1 Institute of Internal Medicine, Fondazione Policlinico Universitario A. Gemelli IRCCS, Rome, Italy.
2 Periodic Fevers Research Centre, Università Cattolica Sacro Cuore, Rome, Italy.
3 Institute of Pediatrics, Fondazione Policlinico Universitario A. Gemelli IRCCS, Rome, Italy.
| This is an Open Access article distributed
under the terms of the Creative Commons Attribution License
(https://creativecommons.org/licenses/by-nc/4.0), which permits unrestricted use, distribution, and reproduction in any medium, provided the original work is properly cited.
self-limited attacks of fever and short-lived inflammation in the
serosal membranes, joints, and skin are the leading features of
familial Mediterranean fever (FMF), the most common autoinflammatory
disorder in the world, transmitted as autosomal recessive trait caused
by MEFV gene mutations. Their
consequence is an abnormal function of pyrin, a natural repressor of
inflammation, apoptosis, and release of cytokines. FMF-related mutant
pyrins are hypophosphorylated following RhoA GTPases’ impaired activity
and show a propensity to relapsing uncontrolled systemic inflammation
with inappropriate response to inflammatory stimuli and leukocyte
spread to serosal membranes, joints or skin. Typical FMF phenotype 1
consists of brief episodes of inflammation and serositis, synovitis,
and/or erysipelas-like eruption, whereas phenotype 2 is defined by
reactive amyloid-associated (AA) amyloidosis, which is the most ominous
complication of FMF, in otherwise asymptomatic individuals.
The Ancient Heredity of Familial Mediterranean Fever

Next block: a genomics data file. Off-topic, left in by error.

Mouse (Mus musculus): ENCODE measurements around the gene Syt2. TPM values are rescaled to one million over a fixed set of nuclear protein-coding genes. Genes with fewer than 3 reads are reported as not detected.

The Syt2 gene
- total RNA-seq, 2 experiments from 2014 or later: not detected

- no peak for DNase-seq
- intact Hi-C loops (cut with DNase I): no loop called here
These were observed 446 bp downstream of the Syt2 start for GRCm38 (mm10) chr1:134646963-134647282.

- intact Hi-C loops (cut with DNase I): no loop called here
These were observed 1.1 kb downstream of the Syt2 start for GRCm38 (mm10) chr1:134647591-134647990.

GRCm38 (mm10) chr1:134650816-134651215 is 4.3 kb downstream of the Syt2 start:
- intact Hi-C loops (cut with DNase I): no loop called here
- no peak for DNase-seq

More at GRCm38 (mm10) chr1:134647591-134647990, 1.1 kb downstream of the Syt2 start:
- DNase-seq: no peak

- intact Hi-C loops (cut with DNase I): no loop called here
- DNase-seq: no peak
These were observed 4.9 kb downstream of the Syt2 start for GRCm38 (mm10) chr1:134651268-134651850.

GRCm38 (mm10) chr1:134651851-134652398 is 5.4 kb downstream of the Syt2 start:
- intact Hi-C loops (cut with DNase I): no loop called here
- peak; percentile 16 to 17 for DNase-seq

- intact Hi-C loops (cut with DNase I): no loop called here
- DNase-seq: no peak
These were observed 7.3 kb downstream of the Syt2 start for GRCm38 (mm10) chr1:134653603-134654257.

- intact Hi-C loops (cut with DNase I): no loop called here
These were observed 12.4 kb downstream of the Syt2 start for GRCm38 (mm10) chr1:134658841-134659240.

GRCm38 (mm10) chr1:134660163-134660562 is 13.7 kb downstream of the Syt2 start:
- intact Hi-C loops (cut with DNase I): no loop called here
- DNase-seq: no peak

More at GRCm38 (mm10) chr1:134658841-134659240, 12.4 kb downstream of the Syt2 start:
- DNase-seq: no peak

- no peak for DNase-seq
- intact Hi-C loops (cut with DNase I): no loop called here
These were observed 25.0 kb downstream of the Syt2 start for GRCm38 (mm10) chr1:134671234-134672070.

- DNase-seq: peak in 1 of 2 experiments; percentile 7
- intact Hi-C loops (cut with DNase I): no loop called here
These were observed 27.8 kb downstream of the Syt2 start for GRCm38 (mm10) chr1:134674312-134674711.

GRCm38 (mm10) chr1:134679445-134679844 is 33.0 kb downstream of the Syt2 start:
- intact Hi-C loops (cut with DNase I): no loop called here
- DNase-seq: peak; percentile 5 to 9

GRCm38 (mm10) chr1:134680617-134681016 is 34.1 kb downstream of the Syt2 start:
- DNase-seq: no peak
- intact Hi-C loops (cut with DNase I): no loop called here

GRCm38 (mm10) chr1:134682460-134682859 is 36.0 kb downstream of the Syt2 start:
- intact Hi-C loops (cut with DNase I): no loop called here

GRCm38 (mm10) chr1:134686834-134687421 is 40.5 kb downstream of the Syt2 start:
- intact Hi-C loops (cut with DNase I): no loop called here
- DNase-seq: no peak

The Size of a Borderless Disease
Pyrin, an Intracellular Sentinel against Infections
A Host of Genotype Studies
A Kaleidoscopic Disease with Protean Faces
|Table 1. List of the main clinical features of familial Mediterranean fever in the cohort of patients managed in our Centre.|
Searching for Universal Diagnostic Criteria of Familial Mediterranean Fever
|Table 2. Classification Criteria for the Clinical Diagnosis of Familial Mediterranean Fever (FMF) according to the Tel Hashomer criteria. Diagnosis is made when 2 major criteria or 1 major and 2 minor criteria are satisfied, while diagnosis is probable if 1 major and 1 minor criterion are present.|
|Table 3. Classification Criteria for the Clinical Diagnosis of Familial Mediterranean Fever (FMF) according to Livneh et al. Diagnosis of FMF requires ≥1 major criteria, or ≥ 2 minor criteria, or 1 minor criterion plus ≥5 supportive criteria (family history of FMF, appropriate ethnic origin, age less than 20 years at disease onset, severity of attacks requiring bed rest, spontaneous remission of symptoms, presence of symptom-free intervals, transient elevation of inflammatory markers, episodic proteinuria or hematuria, nonproductive laparotomy with removal of a “white” appendix, consanguinity of parents) or 1 minor criterion plus ≥ 4 of the “first” five supportive criteria. “Incomplete” attacks are defined as painful and recurrent flares that differ from typical attacks in 1 or 2 features, as follows: 1) normal temperature or lower than 38°C; 2) attacks longer than 1 week or shorter than 6 hours; 3) no signs of peritonitis recorded during acute abdominal complaint.|
|Table 4. Classification Criteria for the Clinical Diagnosis of Familial Mediterranean Fever (FMF) according to Yalçinkaya and Ozen (Turkish FMF Pediatric Criteria). Diagnosis of FMF requires the presence of 2 out of 5 criteria (in Turkish children).|
Ancient and Modern Treatments
How to Put Patients in Differential Diagnosis